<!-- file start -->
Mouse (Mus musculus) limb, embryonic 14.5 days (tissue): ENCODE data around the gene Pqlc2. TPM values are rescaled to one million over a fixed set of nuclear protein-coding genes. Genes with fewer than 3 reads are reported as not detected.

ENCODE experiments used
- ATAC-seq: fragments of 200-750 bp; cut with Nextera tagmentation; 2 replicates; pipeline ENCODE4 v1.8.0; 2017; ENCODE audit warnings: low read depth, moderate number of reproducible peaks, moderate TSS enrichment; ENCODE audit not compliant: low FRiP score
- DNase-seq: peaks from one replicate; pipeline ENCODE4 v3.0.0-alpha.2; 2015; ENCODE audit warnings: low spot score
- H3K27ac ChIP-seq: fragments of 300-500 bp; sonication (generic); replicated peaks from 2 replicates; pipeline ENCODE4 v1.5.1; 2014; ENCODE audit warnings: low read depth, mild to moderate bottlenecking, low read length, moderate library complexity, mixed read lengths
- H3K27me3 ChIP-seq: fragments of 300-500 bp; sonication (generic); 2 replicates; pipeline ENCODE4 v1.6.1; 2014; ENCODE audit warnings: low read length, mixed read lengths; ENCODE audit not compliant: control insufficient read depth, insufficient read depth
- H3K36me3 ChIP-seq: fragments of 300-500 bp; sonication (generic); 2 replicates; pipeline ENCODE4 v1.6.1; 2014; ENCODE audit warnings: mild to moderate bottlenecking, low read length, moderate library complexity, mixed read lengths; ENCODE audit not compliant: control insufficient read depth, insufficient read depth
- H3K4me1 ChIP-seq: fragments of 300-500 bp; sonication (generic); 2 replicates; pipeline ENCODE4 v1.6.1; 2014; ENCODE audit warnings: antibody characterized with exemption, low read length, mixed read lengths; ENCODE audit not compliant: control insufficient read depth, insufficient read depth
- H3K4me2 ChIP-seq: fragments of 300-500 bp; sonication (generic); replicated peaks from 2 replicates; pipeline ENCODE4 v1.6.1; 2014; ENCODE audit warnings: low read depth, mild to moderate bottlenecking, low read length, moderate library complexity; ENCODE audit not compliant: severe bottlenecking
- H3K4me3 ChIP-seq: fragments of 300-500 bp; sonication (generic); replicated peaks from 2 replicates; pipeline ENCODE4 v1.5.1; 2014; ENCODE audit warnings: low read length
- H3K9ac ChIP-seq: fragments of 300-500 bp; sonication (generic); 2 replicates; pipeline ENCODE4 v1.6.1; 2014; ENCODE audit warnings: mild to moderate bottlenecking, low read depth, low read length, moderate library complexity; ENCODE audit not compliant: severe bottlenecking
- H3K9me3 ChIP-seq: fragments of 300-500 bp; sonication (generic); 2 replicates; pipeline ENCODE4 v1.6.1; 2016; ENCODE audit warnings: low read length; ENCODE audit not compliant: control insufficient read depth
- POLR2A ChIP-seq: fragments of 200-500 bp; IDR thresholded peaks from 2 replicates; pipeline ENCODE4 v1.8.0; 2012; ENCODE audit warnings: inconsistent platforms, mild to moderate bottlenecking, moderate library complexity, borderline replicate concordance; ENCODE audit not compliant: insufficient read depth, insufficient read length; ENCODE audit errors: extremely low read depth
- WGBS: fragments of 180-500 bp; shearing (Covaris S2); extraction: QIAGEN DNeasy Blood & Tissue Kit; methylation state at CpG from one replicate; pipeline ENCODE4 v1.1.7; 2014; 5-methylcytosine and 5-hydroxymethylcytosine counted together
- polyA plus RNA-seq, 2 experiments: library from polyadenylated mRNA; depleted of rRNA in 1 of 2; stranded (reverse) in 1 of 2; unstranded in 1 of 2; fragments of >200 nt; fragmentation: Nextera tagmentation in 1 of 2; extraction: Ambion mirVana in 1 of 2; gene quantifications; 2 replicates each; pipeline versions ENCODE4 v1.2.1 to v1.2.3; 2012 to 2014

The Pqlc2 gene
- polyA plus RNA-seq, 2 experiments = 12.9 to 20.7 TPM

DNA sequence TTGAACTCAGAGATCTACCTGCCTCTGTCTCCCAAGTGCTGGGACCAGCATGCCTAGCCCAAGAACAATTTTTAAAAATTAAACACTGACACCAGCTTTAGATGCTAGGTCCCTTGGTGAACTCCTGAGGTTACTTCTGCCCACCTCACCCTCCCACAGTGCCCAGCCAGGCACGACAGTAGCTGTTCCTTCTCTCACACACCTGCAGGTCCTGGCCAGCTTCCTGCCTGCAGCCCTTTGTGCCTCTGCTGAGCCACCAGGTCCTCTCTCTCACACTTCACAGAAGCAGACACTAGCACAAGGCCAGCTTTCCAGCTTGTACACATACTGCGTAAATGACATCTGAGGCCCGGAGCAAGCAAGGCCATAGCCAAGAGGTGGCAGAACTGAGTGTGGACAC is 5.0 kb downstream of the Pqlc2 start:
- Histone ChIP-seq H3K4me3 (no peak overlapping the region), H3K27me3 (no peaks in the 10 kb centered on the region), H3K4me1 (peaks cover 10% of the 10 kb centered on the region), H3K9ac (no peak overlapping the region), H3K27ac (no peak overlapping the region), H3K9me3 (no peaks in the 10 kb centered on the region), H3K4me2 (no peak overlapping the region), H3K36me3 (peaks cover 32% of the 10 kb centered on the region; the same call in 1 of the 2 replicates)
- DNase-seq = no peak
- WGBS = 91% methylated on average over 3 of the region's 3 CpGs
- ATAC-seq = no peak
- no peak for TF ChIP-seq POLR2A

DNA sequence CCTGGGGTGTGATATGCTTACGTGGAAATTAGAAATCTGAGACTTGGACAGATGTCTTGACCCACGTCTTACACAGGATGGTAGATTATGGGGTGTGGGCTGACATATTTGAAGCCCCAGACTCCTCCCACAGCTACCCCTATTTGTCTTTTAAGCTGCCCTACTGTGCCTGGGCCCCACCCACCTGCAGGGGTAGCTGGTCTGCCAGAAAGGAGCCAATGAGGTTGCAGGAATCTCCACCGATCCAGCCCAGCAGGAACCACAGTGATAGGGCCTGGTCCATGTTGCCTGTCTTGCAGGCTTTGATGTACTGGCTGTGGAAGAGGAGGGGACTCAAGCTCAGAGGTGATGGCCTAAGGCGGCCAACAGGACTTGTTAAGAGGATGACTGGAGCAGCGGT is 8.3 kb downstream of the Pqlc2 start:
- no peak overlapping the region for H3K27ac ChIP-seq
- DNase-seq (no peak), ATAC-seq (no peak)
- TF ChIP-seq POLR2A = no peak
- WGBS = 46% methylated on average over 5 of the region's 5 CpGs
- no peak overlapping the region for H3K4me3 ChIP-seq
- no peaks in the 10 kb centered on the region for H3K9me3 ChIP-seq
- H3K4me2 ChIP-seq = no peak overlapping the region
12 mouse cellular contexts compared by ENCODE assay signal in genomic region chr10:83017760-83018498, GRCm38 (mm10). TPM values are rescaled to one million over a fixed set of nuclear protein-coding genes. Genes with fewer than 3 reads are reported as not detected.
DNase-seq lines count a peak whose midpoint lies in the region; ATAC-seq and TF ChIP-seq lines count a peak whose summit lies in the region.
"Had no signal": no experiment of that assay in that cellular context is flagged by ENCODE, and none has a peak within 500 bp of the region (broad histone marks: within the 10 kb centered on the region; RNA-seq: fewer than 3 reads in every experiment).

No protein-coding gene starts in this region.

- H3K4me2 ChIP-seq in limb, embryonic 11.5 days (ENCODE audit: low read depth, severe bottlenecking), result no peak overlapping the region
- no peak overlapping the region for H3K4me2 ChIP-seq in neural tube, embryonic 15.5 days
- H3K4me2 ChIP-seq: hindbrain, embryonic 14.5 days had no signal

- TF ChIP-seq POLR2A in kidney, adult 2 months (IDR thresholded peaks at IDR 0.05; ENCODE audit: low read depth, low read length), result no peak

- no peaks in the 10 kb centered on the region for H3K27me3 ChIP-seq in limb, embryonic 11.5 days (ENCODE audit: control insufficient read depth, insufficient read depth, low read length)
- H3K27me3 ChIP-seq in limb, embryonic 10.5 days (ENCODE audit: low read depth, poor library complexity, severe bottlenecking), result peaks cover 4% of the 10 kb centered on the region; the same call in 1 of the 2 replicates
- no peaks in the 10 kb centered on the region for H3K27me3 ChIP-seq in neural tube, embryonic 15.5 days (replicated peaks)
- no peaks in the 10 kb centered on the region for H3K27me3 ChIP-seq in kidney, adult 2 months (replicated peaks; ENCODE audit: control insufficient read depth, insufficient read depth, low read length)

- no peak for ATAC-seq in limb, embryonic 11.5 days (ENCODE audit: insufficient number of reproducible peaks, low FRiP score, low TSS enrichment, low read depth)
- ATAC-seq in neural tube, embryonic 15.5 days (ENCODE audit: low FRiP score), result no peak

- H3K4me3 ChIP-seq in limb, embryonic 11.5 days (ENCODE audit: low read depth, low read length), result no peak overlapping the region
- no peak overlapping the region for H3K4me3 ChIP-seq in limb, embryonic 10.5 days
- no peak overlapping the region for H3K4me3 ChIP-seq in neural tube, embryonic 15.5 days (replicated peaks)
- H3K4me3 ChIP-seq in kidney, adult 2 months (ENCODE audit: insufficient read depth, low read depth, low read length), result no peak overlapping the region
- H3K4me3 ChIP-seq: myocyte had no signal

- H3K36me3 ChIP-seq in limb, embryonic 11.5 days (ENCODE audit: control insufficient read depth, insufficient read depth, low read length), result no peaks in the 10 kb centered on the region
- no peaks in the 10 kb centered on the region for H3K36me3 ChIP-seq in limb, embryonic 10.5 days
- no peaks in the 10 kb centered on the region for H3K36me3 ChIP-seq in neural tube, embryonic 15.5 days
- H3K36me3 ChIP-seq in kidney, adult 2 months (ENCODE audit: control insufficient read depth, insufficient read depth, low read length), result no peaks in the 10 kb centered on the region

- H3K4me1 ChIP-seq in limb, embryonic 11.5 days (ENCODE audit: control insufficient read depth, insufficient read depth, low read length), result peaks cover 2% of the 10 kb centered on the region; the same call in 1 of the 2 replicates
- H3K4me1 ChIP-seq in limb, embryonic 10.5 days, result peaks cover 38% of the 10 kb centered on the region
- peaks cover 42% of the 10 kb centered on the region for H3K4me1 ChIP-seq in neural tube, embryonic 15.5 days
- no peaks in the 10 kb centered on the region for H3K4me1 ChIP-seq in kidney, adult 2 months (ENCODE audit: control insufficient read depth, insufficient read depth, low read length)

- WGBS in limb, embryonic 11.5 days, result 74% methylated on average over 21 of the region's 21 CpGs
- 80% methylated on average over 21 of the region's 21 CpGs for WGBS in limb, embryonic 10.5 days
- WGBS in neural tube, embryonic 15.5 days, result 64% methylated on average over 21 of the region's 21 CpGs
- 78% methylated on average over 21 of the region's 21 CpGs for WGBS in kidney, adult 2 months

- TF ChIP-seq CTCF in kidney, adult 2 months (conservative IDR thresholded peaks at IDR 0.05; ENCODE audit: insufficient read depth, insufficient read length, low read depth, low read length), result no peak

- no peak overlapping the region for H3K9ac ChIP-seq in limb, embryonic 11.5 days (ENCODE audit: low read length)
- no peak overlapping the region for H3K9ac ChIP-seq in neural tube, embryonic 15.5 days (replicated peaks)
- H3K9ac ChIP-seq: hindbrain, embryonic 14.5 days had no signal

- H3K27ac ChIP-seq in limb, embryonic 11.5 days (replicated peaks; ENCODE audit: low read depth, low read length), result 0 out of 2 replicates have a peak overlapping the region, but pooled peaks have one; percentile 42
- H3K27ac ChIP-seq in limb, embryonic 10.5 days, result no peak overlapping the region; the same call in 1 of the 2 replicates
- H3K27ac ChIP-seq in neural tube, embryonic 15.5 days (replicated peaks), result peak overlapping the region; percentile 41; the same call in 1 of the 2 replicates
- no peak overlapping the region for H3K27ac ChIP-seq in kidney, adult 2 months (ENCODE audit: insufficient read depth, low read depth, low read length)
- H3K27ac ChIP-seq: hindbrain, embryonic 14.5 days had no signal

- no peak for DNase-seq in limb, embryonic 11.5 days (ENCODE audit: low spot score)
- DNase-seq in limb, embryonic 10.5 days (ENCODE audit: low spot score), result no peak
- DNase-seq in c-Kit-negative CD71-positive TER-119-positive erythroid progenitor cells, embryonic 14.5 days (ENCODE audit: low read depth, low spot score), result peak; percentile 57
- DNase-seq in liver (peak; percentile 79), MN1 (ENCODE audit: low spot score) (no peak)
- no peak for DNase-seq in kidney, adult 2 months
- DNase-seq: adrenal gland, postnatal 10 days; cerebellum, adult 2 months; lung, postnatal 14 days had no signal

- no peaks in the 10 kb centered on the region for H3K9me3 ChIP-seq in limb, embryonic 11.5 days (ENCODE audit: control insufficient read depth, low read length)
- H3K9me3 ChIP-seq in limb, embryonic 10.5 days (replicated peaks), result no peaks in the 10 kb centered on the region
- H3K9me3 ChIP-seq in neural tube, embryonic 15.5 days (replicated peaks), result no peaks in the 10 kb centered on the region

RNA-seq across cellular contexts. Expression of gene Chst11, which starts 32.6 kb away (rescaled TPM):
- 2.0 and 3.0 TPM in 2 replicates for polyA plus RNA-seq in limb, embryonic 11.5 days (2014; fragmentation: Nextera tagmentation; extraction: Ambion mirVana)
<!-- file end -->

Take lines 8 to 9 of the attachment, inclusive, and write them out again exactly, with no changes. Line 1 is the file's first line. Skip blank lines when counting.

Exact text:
- H3K4me1 ChIP-seq: fragments of 300-500 bp; sonication (generic); 2 replicates; pipeline ENCODE4 v1.6.1; 2014; ENCODE audit warnings: antibody characterized with exemption, low read length, mixed read lengths; ENCODE audit not compliant: control insufficient read depth, insufficient read depth
- H3K4me2 ChIP-seq: fragments of 300-500 bp; sonication (generic); replicated peaks from 2 replicates; pipeline ENCODE4 v1.6.1; 2014; ENCODE audit warnings: low read depth, mild to moderate bottlenecking, low read length, moderate library complexity; ENCODE audit not compliant: severe bottlenecking